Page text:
Women and History lessons
Who remembers leaning about Henry the 8th? About Churchill, about William the Conqueror, Abraham Lincoln, Shakespeare, Dickens and a heart list of many other famous and inspirational men throughout history? And, here and there, a mention of Queen Victoria and Elizabeth the 1st, a brief mention of Boudicca.
My search for role models
As a girl growing up, I remember finding most of my role models in books, in TV shows, on episodes of QI or on the internet, shared by other women looking for inspiration. We all do. We read the words of women who influence and empower.
But why do we have to seek these so late in life? Why weren’t we taught about them at school? Why are all of our history lessons structured so that women are given to us as wives and mothers, sitting at home while the men were out fighting? They weren’t.
So, here are five women from history that we all should have learnt about at school, and where you can learn more about them than I can squeeze in here.
Five women from history
Alienor (Eleanor) of Aquitaine (1122-1204):
If her name is familiar to you, you might recall her as the wife of Henry 2nd and the mother of Richard the Lionheart and John 1st. You might know her from flitting briefly across the screen in a Robin Hood movie. But, Alienor of Aquitaine was once the one of the most wealthy and powerful women in Europe.
Inheriting the Duchy of Aquitaine from her father, she was married to the French King Louis, they divorced, and she went on to marry Henry 2nd. A patron of literary figures, she acted regent for Richard whilst he was on the crusades, lead armies, survived sixteen years imprisonment, was a leader of the Second Crusade and outlived all but two of her eight children with Henry. Read More Here
Cheng I Sao (1775-1844):
Also known as Ching Shih, Cheng I Sao was a formidable pirate leader, commanding over 300 hundred junks manned by 20,000 to 40,000 pirates.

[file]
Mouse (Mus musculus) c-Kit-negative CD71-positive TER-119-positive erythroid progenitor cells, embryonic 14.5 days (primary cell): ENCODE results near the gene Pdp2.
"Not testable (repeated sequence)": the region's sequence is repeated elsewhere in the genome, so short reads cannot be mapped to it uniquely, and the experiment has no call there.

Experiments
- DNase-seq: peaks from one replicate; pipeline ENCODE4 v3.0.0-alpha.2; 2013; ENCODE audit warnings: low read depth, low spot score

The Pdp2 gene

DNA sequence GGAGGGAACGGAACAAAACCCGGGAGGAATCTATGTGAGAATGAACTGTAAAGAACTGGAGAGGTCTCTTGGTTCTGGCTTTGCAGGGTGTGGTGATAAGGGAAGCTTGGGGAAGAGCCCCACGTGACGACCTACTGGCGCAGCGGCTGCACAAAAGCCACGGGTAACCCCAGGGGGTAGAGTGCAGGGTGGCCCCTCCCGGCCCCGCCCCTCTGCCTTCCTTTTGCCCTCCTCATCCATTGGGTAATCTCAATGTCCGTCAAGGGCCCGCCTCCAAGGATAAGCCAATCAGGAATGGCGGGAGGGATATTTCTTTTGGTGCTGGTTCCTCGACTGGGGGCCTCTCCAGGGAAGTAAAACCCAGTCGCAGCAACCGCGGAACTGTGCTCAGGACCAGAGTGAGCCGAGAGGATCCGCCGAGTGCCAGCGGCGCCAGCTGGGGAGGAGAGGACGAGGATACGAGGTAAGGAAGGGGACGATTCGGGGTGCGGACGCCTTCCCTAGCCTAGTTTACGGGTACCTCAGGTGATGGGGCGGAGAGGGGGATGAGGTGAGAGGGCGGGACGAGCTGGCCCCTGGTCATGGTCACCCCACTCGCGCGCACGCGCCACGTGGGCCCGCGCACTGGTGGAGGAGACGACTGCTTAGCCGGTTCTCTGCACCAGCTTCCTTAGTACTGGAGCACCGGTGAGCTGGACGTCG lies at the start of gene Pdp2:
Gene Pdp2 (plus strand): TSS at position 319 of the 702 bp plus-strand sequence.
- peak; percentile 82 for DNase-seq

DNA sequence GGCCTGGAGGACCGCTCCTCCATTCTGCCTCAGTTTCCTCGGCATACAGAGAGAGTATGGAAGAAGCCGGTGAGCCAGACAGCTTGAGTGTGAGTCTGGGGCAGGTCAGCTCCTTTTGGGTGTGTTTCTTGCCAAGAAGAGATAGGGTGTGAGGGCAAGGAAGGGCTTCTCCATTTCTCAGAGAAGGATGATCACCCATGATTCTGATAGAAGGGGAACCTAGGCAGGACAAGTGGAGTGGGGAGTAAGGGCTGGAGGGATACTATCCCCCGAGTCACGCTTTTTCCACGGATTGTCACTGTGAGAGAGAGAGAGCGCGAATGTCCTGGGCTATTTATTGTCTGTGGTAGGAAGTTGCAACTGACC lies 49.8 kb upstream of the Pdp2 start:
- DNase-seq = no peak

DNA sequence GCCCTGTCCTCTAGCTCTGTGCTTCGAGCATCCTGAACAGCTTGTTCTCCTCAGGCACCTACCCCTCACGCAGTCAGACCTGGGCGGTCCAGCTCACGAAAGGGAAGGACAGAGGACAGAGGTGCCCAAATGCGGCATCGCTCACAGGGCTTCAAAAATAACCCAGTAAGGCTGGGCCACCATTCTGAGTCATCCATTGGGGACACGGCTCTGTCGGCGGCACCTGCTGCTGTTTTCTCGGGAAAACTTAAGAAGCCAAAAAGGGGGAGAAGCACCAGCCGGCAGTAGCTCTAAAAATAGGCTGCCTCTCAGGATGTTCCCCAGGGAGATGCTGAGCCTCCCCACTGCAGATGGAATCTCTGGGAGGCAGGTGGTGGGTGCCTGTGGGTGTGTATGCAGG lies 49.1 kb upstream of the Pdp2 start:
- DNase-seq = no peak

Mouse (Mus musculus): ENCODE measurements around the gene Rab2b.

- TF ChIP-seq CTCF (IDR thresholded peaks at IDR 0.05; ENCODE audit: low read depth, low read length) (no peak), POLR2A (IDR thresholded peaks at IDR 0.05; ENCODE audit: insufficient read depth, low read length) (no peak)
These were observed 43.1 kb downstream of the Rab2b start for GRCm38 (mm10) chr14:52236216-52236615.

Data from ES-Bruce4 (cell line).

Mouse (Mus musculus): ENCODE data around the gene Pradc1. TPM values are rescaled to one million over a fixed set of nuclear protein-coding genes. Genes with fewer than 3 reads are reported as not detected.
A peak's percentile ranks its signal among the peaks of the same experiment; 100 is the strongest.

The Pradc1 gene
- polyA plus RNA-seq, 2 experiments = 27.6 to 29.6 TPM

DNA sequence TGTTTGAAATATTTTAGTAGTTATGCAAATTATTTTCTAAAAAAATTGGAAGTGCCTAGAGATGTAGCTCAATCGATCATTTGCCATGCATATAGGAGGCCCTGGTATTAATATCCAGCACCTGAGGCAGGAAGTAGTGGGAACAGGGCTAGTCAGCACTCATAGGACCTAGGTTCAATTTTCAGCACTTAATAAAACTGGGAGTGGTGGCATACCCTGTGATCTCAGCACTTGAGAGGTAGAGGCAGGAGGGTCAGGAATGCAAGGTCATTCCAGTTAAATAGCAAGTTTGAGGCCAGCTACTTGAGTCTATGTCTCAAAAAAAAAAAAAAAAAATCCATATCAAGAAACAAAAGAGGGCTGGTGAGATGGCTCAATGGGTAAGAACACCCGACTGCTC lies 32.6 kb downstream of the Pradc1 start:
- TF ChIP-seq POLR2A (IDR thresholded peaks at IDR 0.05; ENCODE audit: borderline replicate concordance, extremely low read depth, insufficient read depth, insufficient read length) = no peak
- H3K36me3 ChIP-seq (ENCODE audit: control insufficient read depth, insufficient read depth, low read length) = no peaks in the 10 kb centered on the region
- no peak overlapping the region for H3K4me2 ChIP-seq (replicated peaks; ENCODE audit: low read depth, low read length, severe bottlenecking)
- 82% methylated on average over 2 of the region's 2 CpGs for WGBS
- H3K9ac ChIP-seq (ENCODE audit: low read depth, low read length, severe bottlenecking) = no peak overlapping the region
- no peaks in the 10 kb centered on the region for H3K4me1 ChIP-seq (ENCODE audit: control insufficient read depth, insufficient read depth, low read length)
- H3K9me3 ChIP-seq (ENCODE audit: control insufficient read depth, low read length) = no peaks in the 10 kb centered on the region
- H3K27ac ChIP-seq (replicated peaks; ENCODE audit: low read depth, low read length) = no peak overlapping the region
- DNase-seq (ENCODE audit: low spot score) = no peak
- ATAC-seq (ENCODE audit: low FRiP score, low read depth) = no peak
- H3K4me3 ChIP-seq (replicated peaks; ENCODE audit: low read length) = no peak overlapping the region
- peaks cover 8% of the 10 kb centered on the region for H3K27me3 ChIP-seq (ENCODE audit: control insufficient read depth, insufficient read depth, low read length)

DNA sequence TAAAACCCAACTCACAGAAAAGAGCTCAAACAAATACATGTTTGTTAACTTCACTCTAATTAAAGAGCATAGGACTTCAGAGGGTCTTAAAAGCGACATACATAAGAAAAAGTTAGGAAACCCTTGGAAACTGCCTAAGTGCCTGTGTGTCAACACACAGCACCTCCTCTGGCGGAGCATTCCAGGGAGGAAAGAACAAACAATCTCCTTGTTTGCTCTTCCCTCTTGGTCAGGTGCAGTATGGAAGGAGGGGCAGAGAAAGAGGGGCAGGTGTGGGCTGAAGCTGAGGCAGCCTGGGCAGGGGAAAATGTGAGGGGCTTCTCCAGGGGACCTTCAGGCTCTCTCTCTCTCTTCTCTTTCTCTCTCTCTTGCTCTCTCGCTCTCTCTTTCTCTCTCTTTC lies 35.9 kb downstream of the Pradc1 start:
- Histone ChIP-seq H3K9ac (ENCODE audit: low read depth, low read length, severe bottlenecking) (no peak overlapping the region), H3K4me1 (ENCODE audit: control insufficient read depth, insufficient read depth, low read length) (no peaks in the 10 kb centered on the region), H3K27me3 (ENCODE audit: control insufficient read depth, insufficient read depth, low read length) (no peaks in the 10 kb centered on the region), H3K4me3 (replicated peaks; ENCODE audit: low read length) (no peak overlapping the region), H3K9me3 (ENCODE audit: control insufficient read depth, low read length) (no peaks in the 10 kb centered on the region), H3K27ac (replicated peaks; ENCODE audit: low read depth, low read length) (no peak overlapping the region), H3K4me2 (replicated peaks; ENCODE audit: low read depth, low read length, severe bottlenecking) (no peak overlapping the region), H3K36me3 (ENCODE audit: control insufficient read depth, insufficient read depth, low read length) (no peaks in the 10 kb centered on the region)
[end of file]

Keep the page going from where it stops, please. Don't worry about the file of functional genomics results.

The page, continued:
She went into conflict with the Qing dynasty, the Portuguese Empire and the British Empire, defeating all attempts to stop her, even by a united attempt by Portuguese, British and French naval forces. She enforced a code of laws that kept her men united and one such rule was that any pirate who raped a female captive would be put to death.
Eventually she was captured, pardoned, and ended up opening a brothel and gambling house in Macau until she died at the age of 69. Cheng I Sao is widely recognised as the most successful pirate in history. Read More Here.
Zenobia (240-274 AD):
Queen of the Palmyrene Empire in Syria, Zenobia is remembered as a warrior queen who expanded Syria though Turkey and Egypt and taking on the Roman Empires that kept Palmyra subordinate.
Educated, tolerant and diplomatic, Zenobia created an empire independent of Rome, led armies, opened her court to scholars and philosophers, protected religious minorities and maintained a stable administration over a multicultural and multi-ethnic empire.
A patriotic symbol to Syria, Zenobia cultivated military might and an intellectual court that gives her standing alongside figures such as Cleopatra and Catherine the Great was said to compare herself to her. Fluent in Greek, Latin and Egyptian as well as her Palmyrene Aramaic mother tongue, her story and legacy is surrounded by myths. Read More Here.
Margaret Hamilton (1936-):
American computer scientist and systems engineer; Margaret Hamilton was director of the division that developed on-board software for NASA’s Apollo program and has been credited with coining the term ‘software engineer’.
As well as legitimizing software engineering as reals science, safely getting men to the moon and back and publishing over 130 papers, Hamilton is held in esteem for the pioneering work of opening the door for more women to get into STEM. She’s been given ten awards over her career including the Presidential Medal of Freedom (2016) and the Augusta Ada Lovelace Award by the Association of Women in Computing (1986). Read More Here.
Wu Zetian (624-705 AD):
Wu Zetian was the only female emperor in Chinese history. She ruled as Empress in the Tang Dynasty and then as Emperor in the Zhou Dynasty. In the 50 years of her rule, the empire was peaceful, prosperous and powerful.
As an educated, charismatic, strong and influential woman, she rose to power swiftly and was considered, by historians, to be the real power behind the throne, rather than her husband. When he died, she ruled as Empress independently and seven years later, established the Zhou Dynasty, with herself as Empress. Under her political and military leadership, the Chinese Empire expanded in central Asia, she made Buddhism the state religion over Taoism, invested in education, increased agricultural output and her policies we’re kept in effect by the next ruler, Emperor Xuanzong.
She also went by the name ‘Tian Hou’ meaning Empress of Heaven, and ruled until she was in her eighties, eventually becoming undone in a coup which she survived, and was moved to the subsidiary palace Shangyang Palace, until her death. Read More Here.
Who are some famous women from history you think more people should know about? Let us know!